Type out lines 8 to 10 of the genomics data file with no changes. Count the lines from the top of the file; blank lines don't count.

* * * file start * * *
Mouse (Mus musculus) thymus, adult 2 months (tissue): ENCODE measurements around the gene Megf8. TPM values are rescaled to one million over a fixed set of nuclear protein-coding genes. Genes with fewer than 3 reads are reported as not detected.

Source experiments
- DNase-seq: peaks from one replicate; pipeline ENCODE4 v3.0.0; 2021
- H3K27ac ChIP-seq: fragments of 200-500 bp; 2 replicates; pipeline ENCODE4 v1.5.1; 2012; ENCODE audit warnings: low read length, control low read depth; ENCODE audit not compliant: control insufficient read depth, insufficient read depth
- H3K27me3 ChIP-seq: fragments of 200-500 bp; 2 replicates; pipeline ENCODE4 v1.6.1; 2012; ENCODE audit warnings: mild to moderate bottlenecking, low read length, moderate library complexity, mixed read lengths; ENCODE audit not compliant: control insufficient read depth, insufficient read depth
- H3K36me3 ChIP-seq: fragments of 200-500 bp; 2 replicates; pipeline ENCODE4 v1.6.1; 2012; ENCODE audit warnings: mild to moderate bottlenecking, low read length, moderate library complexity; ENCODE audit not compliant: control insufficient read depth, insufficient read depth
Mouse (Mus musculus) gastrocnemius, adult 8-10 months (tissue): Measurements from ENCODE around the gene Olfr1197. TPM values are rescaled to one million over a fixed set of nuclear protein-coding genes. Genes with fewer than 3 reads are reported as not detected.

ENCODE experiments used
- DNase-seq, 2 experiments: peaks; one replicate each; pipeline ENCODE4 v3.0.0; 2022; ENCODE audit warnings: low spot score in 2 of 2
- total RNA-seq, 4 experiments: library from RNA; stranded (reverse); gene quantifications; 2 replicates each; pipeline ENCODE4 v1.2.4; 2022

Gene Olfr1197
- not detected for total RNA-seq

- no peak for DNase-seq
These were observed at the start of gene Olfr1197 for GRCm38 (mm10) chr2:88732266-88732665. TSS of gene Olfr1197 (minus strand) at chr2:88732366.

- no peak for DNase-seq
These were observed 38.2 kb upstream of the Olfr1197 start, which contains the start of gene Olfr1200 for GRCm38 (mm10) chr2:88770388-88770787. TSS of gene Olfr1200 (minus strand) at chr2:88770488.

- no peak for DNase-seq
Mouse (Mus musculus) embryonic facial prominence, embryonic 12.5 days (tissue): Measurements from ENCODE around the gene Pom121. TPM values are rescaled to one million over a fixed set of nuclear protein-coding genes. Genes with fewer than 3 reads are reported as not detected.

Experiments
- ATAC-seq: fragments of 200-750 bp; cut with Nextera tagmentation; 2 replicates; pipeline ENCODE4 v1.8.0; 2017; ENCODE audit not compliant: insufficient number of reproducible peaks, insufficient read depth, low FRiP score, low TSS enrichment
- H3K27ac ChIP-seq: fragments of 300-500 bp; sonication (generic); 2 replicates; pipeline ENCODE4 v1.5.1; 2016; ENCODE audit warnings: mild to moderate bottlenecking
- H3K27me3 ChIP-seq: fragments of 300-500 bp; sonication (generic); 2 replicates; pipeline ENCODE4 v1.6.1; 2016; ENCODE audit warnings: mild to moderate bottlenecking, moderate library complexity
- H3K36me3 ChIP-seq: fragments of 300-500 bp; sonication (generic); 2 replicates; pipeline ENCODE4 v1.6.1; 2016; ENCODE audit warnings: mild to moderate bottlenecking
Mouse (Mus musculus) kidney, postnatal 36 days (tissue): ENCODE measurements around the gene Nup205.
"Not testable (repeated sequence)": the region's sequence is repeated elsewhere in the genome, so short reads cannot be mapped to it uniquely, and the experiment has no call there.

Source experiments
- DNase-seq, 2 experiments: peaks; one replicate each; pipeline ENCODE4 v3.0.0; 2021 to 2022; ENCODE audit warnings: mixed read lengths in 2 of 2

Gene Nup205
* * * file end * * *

ENCODE experiments used
- DNase-seq, 2 experiments: peaks; one replicate each; pipeline ENCODE4 v3.0.0; 2022; ENCODE audit warnings: low spot score in 2 of 2
- total RNA-seq, 4 experiments: library from RNA; stranded (reverse); gene quantifications; 2 replicates each; pipeline ENCODE4 v1.2.4; 2022